While the title fails to mention it, this book also covers mine layers and mine sweepers of the World War II Imperial Japanese Navy. The other craft are all interesting but, for this reviewer, it is the submarines that are the focus of his attention.
Unfortunately, the vast amount of information contained in this beautifully illustrated and produced record, fails to explain why the theoretically vastly superior Japanese submarine force performed so ineffectually during the war. Compared with most Allied and, even German, subs, the Japanese boats were fast, very long range, well-armed and very versatile. Their “long lance” torpedoes were vastly superior to their American counterparts, particularly early in the war.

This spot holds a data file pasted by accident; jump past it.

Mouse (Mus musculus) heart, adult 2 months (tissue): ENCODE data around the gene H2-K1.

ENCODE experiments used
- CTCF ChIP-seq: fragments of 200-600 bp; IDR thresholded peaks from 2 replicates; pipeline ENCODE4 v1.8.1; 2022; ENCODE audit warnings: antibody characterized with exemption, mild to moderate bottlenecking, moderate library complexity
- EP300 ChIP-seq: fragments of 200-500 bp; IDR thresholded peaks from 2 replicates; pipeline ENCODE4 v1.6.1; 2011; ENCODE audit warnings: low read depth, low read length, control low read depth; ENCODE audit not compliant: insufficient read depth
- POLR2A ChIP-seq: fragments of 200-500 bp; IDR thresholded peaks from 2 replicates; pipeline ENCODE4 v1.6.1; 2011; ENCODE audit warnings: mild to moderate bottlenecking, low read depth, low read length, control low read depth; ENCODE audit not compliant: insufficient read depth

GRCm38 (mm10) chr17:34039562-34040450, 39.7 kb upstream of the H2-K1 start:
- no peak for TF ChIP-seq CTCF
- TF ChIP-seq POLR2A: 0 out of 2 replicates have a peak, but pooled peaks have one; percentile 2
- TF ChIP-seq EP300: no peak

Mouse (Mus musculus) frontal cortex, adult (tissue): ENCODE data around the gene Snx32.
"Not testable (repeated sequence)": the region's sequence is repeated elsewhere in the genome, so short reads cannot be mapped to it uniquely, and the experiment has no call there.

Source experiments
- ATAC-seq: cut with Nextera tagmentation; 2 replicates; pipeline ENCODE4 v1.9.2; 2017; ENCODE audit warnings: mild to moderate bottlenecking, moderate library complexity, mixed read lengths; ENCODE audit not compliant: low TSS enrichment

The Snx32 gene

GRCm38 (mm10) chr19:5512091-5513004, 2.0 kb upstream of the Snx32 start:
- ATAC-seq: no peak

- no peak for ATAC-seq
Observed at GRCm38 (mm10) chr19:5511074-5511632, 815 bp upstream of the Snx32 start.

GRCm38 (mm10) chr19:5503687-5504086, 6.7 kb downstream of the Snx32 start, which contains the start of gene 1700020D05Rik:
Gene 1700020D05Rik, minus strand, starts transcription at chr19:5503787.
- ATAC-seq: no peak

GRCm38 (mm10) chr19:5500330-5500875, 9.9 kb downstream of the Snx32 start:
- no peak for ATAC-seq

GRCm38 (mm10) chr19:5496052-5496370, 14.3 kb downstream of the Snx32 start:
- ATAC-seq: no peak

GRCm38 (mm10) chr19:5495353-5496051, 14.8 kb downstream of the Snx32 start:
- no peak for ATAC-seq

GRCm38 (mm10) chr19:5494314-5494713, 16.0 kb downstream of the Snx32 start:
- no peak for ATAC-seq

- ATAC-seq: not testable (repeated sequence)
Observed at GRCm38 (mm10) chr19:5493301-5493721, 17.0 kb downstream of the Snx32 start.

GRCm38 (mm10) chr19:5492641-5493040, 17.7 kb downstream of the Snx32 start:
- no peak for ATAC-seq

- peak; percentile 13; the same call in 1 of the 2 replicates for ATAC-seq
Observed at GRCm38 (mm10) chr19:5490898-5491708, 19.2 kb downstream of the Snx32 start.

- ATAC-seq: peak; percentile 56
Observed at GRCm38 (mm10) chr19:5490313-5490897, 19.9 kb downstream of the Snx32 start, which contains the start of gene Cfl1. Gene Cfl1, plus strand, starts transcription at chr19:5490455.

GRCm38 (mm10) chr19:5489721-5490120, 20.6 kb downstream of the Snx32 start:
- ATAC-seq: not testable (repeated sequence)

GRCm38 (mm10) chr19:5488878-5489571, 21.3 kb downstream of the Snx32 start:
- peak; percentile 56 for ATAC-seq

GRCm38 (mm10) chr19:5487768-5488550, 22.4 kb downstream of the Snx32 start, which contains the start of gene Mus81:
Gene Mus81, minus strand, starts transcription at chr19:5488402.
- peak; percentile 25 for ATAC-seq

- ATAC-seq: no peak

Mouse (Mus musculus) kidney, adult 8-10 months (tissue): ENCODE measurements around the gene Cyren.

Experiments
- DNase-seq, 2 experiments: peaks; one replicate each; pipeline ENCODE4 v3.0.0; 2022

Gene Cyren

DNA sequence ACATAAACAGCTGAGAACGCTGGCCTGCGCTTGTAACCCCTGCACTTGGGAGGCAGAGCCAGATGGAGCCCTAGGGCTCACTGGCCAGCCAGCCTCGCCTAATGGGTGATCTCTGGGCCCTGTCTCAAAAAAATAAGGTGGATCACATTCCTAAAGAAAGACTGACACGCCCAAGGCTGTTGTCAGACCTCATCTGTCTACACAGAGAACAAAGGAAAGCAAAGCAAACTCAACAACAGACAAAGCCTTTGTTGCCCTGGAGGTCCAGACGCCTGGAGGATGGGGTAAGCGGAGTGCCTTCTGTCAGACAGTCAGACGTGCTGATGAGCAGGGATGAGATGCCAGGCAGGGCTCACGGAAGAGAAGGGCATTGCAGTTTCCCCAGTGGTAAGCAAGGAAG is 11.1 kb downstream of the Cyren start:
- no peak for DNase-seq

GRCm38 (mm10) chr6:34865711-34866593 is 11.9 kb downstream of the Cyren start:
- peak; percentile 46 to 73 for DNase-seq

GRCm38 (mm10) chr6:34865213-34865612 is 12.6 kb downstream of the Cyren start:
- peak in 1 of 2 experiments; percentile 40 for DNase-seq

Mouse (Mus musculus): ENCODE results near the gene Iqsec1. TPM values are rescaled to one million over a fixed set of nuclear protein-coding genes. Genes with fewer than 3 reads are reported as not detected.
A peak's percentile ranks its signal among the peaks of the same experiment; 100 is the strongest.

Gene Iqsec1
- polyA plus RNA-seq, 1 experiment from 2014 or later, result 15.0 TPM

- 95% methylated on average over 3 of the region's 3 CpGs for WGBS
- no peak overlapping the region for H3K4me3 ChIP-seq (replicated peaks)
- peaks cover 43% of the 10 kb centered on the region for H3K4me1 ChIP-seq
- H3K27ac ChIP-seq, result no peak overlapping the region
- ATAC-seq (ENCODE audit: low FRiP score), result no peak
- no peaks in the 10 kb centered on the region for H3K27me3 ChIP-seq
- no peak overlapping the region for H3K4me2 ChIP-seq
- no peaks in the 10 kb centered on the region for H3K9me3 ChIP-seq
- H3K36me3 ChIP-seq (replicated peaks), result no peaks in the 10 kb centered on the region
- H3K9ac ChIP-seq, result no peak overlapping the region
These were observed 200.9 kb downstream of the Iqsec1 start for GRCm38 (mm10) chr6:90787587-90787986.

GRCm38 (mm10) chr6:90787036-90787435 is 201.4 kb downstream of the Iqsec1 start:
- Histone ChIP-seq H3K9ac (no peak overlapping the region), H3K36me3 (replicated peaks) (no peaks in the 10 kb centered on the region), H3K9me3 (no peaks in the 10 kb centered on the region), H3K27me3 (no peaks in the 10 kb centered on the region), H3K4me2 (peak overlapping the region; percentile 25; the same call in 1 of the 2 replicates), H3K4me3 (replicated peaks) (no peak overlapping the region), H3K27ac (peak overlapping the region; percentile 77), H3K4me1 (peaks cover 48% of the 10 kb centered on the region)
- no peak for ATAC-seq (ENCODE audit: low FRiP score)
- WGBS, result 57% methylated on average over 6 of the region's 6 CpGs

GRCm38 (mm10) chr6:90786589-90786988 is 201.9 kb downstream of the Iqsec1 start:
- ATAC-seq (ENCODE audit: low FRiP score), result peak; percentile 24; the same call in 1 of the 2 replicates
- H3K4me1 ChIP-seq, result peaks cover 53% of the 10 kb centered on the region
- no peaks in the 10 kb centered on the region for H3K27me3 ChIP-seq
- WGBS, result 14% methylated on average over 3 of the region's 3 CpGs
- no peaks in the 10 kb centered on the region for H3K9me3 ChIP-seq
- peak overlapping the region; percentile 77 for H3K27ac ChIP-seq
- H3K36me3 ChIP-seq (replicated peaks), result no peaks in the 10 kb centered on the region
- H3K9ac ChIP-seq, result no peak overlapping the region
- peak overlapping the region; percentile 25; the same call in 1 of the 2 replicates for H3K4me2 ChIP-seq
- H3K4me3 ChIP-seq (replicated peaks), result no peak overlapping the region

So why did these theoretically excellent submarines, that are so well described here, fail so dismally? Why did they actually kill such a high percentage of their dedicated crews? Given the superiority of their boats and their weapons, one can only conclude that they were very inadequately commanded and directed.
For those who manned them, their survival rate, compared with their Allied and, even, Nazi counterparts, was tragically low. This is starkly highlighted in the tables recording the specifications and brief histories of the various submarine classes at the end of this extensively researched book.
Perhaps a reader may be able to enlighten this reviewer as to why this was so if other than as postulated in the paragraph before last.
Edited by Kazushige Todaka
Available from The Naval Institute Press, Annapolis, USA.